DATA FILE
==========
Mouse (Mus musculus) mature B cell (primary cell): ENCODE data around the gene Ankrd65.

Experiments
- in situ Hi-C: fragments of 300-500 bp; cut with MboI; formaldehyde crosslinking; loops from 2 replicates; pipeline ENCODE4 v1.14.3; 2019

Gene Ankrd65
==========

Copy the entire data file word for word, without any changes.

Mouse (Mus musculus) mature B cell (primary cell): ENCODE data around the gene Ankrd65.

Experiments
- in situ Hi-C: fragments of 300-500 bp; cut with MboI; formaldehyde crosslinking; loops from 2 replicates; pipeline ENCODE4 v1.14.3; 2019

Gene Ankrd65